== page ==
GhostDNS Exploit Kit Source Code Lands Up in the Hands of Security Researchers

Router exploit kits are gaining popularity in the hacker world. One such exploit kit is GhostDNS, which uses cross-site request forgery (CSRF) requests to alter the DNS settings and direct users to phishing pages to steal their login credentials. Recently, the source code of the Ghost DNS exploit kit was leaked due to a mistake by the attackers.

What happened?

  • The source code of GhostDNS exploit kit and several phishing pages were compressed in a RAR archive uploaded to a file-sharing platform by an attacker.
  • While trying to dowload it, one attacker forgot to disable the Avast Web Shield component of the Avast antivirus installed on their device.
  • This allowed the Avast web protection technology to detect and analyze the router exploit kit as the archive file was not password-protected.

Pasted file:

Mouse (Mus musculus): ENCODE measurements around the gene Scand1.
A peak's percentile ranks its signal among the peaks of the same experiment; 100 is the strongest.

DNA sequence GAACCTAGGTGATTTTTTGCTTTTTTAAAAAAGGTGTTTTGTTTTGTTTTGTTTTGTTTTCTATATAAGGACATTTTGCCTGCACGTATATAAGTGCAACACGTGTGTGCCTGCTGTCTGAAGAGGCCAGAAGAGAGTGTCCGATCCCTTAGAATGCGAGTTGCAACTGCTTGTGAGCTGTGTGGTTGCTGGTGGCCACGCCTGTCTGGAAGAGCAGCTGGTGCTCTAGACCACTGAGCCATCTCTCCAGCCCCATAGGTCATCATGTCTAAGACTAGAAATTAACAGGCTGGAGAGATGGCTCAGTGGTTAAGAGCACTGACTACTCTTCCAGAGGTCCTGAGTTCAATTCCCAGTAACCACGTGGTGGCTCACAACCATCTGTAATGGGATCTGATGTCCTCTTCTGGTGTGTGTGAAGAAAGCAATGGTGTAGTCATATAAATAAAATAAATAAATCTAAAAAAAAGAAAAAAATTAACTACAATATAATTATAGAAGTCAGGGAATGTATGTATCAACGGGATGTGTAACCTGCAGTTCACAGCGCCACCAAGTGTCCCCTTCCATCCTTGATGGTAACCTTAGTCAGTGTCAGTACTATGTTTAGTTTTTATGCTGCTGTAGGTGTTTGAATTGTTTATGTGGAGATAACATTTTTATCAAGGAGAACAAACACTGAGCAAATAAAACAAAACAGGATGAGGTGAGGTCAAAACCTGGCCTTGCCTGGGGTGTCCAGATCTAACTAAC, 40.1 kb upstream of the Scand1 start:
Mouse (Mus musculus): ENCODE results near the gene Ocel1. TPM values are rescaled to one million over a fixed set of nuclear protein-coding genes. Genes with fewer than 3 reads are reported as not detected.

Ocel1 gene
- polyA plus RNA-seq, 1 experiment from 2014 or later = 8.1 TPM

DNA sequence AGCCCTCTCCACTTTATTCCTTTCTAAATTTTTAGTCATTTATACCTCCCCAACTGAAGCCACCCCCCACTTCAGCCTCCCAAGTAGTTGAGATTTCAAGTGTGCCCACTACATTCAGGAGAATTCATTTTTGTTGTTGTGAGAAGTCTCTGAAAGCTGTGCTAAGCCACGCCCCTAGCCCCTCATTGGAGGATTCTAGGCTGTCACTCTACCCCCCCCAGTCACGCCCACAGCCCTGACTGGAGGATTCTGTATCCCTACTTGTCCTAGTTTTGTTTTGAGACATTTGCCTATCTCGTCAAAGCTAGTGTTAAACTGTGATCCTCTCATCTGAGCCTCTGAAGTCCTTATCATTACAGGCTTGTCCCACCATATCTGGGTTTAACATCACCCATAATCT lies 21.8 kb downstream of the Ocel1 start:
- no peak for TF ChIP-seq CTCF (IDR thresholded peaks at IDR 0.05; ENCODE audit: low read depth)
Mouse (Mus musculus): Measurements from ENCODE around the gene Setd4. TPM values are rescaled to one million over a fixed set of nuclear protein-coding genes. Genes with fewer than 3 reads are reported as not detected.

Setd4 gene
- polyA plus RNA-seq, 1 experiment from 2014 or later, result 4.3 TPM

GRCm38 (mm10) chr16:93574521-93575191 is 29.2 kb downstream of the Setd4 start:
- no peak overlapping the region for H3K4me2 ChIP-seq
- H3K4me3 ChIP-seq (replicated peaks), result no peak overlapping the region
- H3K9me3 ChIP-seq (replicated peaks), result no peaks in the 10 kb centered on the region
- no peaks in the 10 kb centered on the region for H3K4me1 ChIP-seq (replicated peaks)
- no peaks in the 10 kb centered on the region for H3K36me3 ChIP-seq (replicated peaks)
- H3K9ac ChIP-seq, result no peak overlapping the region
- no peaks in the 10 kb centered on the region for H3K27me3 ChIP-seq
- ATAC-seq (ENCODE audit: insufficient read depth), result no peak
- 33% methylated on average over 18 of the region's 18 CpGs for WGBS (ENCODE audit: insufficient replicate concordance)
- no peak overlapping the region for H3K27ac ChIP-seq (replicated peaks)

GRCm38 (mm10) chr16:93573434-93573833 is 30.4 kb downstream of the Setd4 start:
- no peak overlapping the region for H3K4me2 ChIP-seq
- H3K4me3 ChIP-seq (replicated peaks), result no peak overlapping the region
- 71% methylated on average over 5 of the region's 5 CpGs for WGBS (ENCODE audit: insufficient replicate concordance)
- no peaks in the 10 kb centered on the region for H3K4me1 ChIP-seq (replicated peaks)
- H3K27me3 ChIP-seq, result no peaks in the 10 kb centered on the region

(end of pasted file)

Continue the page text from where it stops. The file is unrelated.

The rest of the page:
So what?

  • The Avast Threat Intelligence Team downloaded the archive file named ‘KL DNS.rar’ and delineated the functionality of GhostDNS.
  • The name of the file indicates that the tool uses DNS hijacking and keylogging to gather critical information from its victims.
  • Two methods for attacking routers, Router EK and BRUT, were found in the archive file. Both methods involve the use of CSRF requests to alter DNS‌ settings on a targeted device.

But wait, there’s more!

  • While the Router exploit kit (EK) preys on devices in the local network to trick users into clicking on a malicious link, BRUT is a mass scanner that attacks routers exposed on the public internet.
  • It was found that in some versions of the kit, a banner was displayed to inform the attacker that the CSRF request has been executed.
  • If the login information is found, the GhostDNS operation stops, and the phishing pages start their job.
  • With Brazil at the top, South America, the US, Australia, and Germany are among the most targeted countries.

Point to note

Employing CSRF attacks is a conventional way to manipulate DNS settings and direct users to phishing sites. Such attacks are prevalent in Brazil where cybercriminals leverage this technique to steal user login credentials and credit card numbers from banks.